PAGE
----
Guerrilla warfare is typically performed by a small force battling a larger, more highly equipped enemy. Guerrilla forces are typically comprised of small units that employ continuous raids, ambushes, and attacks on opponent’s weaknesses to put ongoing pressure on the larger force (most often psychological pressure to wear-down morale). In addition, the supports of local populations help sustain the smaller force and provide safety. Several examples of a guerrilla force succeeding against a much larger opponent are the Chinese Civil War, the Vietcong against the French and U.S., Castro’s Cuban revolution, the Sandista revolution, and jihadists fighting the Soviets in Afghanistan. Business leaders should learn and adapt guerilla tactics to their sales and marketing efforts to keep competitor off-balanced and customers continually excited about new, surprise offerings.
As I spend a lot of time on planes, I have plenty of quiet time to read. I just knocked the dust off (again) a classic from Sergio Zyman, former Chief Marketing Officer (CMO) of Coca-Cola. Zyman is the guy who will be forever known as the New Coke architect (good or bad, usually bad). His book The End of Marketing As We Know It is an excellent read for any marketing or general business enthusiast.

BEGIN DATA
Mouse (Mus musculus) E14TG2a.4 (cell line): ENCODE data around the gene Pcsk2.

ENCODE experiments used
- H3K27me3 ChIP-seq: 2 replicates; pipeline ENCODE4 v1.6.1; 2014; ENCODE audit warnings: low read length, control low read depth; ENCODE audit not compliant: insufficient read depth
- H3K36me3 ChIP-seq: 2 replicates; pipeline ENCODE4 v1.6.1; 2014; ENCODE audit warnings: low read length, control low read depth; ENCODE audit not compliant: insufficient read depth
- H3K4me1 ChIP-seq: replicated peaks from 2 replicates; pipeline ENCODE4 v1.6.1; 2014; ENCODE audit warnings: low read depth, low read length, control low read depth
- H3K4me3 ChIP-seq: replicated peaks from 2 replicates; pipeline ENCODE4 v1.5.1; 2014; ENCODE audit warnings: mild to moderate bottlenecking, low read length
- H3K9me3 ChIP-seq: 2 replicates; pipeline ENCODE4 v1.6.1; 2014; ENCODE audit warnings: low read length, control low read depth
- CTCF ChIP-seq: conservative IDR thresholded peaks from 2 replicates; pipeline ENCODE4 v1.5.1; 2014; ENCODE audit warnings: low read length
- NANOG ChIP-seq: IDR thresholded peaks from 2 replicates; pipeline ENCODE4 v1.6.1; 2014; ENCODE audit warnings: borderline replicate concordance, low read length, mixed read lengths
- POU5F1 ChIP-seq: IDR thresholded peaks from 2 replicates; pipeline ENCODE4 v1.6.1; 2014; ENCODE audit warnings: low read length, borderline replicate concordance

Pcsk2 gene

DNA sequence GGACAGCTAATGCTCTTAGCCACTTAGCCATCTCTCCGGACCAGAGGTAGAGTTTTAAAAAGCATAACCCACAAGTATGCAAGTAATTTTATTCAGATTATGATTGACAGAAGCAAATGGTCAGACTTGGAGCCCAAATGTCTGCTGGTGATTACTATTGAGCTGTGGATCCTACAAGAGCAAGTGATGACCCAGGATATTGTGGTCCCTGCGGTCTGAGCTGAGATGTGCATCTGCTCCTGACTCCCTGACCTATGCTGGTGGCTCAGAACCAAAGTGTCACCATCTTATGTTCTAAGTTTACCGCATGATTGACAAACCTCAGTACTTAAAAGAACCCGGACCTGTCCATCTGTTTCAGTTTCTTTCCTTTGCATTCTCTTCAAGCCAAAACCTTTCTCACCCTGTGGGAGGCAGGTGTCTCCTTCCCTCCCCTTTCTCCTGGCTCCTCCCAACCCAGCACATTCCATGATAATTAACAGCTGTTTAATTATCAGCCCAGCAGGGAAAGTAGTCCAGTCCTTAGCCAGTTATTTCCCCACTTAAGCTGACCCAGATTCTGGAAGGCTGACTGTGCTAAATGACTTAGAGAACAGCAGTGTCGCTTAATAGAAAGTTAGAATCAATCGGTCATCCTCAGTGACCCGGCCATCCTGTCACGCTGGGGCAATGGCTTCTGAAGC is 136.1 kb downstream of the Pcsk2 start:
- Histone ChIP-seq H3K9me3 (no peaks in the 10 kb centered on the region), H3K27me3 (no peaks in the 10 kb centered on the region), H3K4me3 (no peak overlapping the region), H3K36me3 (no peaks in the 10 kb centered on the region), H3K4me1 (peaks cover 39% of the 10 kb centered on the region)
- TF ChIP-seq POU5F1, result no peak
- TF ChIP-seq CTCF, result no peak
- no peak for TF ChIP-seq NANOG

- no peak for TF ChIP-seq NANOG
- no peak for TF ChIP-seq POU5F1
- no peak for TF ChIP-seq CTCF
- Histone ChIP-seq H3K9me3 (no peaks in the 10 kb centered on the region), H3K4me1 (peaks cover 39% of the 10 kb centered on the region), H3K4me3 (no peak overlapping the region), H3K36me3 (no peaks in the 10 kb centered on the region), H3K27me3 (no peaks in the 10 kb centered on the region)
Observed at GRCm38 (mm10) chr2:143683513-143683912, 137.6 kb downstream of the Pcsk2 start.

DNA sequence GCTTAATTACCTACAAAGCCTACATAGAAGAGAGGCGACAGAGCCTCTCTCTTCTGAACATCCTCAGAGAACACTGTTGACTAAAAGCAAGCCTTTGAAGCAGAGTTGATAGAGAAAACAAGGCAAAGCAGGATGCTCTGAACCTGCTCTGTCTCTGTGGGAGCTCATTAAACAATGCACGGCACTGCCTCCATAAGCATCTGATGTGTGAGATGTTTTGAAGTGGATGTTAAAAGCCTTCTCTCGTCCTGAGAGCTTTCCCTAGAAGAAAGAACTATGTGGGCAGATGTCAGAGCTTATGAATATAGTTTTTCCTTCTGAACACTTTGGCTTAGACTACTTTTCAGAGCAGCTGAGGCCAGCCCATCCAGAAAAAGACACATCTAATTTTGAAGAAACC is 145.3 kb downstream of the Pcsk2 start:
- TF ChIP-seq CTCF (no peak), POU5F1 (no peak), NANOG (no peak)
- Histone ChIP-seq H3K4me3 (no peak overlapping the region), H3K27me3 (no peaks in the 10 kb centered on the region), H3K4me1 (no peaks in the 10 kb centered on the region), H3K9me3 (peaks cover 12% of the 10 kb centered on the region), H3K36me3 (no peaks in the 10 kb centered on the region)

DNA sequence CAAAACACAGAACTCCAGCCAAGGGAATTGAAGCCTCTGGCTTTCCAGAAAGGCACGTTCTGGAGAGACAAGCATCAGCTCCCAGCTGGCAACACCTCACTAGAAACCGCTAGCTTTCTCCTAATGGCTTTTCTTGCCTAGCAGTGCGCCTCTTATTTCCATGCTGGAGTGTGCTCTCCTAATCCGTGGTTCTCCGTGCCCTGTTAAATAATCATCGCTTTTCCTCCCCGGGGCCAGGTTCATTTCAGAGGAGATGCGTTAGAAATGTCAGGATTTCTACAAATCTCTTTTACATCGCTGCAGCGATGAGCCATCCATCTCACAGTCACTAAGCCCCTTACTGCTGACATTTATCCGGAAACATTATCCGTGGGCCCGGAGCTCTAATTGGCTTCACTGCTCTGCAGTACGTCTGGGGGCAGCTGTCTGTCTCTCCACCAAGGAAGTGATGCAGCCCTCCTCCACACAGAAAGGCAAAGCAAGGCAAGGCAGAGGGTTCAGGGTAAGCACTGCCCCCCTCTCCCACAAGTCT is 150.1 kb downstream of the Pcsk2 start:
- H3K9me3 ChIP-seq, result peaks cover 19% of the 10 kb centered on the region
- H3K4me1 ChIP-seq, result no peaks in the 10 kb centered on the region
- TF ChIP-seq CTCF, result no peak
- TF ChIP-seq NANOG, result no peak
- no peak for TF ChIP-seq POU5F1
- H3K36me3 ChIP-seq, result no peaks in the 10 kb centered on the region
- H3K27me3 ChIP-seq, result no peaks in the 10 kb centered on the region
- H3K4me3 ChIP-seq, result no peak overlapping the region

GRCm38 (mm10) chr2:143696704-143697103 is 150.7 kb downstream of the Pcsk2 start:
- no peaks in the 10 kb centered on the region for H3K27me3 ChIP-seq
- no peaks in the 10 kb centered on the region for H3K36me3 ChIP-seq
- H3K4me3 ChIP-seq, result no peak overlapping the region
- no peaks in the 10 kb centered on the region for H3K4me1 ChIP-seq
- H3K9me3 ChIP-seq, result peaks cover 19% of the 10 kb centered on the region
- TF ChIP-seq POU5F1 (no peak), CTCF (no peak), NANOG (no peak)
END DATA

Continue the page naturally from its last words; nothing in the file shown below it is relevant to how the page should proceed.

Unconventional business strategies can ignite growth. Developing a culture that promotes and rewards creativity and innovation is critical in today’s turbulent global business environment. Moving faster than your competitors and developing creative strategies and products will force competitors to continuously react. As you continually surprise and disrupt the market, your organization will drive forward while competitors remain flat-footed. Stop relying on outdated and routine strategies. Reignite your organization with unconventional methodologies. Embrace discomfort and ambiguity. Connect disparate pieces of information. Rethink how you think.
When resources are scarce, the time to get creative and leverage non-traditional marketing strategies should excite marketing leaders and teams. The opportunity to do more with less and demonstrate to senior leaders the effectiveness of marketing, will lead to increased resources. Asymmetric marketing is an excellent method to “do more with less” and leverage speed and surprise to outmaneuver competitors, excite customers, and demonstrate the effectiveness of “guerilla marketing”.
Ants do it. Bees do it. Wolves do it. Even German U-boats in WWII did it. Swarming. Swarming is a great tactic to overwhelm competitors. The use of small units which simultaneously attack competitors from multiple directions is at the heart of swarming. There has been long history of swarming within various military campaigns. However, swarming can be a highly impactful sales and marketing strategy to dominate markets.
Maneuver warfare works on the premise of using deception and ambiguity to disorient your opponent with surprise and shock. This methodology works very well for small forces competing against larger forces. The modern-day theorist, Col. John Boyd spearheaded this theory which was eventually adopted by the U.S. Marine Corps as the modern method for operations. Maneuver Warfare techniques can also be applied within business, especially for product launch planning.